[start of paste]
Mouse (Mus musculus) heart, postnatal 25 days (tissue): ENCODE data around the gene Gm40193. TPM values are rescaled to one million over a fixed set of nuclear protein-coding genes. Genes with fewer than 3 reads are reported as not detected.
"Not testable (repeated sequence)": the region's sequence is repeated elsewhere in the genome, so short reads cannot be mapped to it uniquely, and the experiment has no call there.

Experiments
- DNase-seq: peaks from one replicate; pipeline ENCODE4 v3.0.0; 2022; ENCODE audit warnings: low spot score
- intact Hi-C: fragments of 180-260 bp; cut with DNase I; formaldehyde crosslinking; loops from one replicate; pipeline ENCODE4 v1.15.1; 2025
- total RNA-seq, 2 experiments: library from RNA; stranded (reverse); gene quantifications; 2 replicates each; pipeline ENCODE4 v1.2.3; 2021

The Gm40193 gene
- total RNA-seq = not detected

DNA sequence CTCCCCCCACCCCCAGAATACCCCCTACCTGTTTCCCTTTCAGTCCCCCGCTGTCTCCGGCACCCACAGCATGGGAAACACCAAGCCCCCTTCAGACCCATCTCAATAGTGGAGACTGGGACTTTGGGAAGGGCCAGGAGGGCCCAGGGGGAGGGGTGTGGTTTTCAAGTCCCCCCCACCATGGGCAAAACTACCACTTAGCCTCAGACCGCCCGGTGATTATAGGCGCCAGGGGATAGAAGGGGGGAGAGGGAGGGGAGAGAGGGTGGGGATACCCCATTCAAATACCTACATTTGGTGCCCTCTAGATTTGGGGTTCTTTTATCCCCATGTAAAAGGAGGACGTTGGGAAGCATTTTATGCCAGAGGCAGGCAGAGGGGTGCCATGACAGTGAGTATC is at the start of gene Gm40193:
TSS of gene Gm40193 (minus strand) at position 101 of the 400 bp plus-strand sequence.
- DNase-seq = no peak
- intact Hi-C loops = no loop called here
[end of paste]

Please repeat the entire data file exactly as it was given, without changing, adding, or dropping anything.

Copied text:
Mouse (Mus musculus) heart, postnatal 25 days (tissue): ENCODE data around the gene Gm40193. TPM values are rescaled to one million over a fixed set of nuclear protein-coding genes. Genes with fewer than 3 reads are reported as not detected.
"Not testable (repeated sequence)": the region's sequence is repeated elsewhere in the genome, so short reads cannot be mapped to it uniquely, and the experiment has no call there.

Experiments
- DNase-seq: peaks from one replicate; pipeline ENCODE4 v3.0.0; 2022; ENCODE audit warnings: low spot score
- intact Hi-C: fragments of 180-260 bp; cut with DNase I; formaldehyde crosslinking; loops from one replicate; pipeline ENCODE4 v1.15.1; 2025
- total RNA-seq, 2 experiments: library from RNA; stranded (reverse); gene quantifications; 2 replicates each; pipeline ENCODE4 v1.2.3; 2021

The Gm40193 gene
- total RNA-seq = not detected

DNA sequence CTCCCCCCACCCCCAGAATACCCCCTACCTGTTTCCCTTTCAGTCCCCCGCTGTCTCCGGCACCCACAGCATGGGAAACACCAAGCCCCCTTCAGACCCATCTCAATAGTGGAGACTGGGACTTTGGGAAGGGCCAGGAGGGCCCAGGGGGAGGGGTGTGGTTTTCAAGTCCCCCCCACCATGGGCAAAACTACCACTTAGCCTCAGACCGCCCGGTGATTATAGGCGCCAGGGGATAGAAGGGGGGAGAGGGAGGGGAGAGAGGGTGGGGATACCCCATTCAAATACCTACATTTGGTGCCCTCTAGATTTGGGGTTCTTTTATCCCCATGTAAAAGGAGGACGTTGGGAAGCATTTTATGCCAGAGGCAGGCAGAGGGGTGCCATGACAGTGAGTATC is at the start of gene Gm40193:
TSS of gene Gm40193 (minus strand) at position 101 of the 400 bp plus-strand sequence.
- DNase-seq = no peak
- intact Hi-C loops = no loop called here